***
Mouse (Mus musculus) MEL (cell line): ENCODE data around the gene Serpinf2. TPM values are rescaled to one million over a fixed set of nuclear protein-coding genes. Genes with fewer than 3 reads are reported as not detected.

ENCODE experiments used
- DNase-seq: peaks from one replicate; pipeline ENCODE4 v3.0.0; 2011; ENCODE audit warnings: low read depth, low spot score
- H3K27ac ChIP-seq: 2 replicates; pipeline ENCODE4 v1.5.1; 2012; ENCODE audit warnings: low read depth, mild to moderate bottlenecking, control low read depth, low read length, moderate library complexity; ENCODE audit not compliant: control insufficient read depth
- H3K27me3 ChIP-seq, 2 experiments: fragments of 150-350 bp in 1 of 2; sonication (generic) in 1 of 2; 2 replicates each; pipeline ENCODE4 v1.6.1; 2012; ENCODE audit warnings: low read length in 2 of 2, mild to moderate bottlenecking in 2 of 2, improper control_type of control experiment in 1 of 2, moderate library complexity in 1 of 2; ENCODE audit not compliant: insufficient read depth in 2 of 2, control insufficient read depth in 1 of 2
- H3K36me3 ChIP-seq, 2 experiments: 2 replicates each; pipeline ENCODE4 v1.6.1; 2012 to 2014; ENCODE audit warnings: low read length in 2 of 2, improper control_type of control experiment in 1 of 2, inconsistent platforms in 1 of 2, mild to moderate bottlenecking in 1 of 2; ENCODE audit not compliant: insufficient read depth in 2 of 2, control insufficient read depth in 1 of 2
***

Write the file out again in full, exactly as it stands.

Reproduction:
Mouse (Mus musculus) MEL (cell line): ENCODE data around the gene Serpinf2. TPM values are rescaled to one million over a fixed set of nuclear protein-coding genes. Genes with fewer than 3 reads are reported as not detected.

ENCODE experiments used
- DNase-seq: peaks from one replicate; pipeline ENCODE4 v3.0.0; 2011; ENCODE audit warnings: low read depth, low spot score
- H3K27ac ChIP-seq: 2 replicates; pipeline ENCODE4 v1.5.1; 2012; ENCODE audit warnings: low read depth, mild to moderate bottlenecking, control low read depth, low read length, moderate library complexity; ENCODE audit not compliant: control insufficient read depth
- H3K27me3 ChIP-seq, 2 experiments: fragments of 150-350 bp in 1 of 2; sonication (generic) in 1 of 2; 2 replicates each; pipeline ENCODE4 v1.6.1; 2012; ENCODE audit warnings: low read length in 2 of 2, mild to moderate bottlenecking in 2 of 2, improper control_type of control experiment in 1 of 2, moderate library complexity in 1 of 2; ENCODE audit not compliant: insufficient read depth in 2 of 2, control insufficient read depth in 1 of 2
- H3K36me3 ChIP-seq, 2 experiments: 2 replicates each; pipeline ENCODE4 v1.6.1; 2012 to 2014; ENCODE audit warnings: low read length in 2 of 2, improper control_type of control experiment in 1 of 2, inconsistent platforms in 1 of 2, mild to moderate bottlenecking in 1 of 2; ENCODE audit not compliant: insufficient read depth in 2 of 2, control insufficient read depth in 1 of 2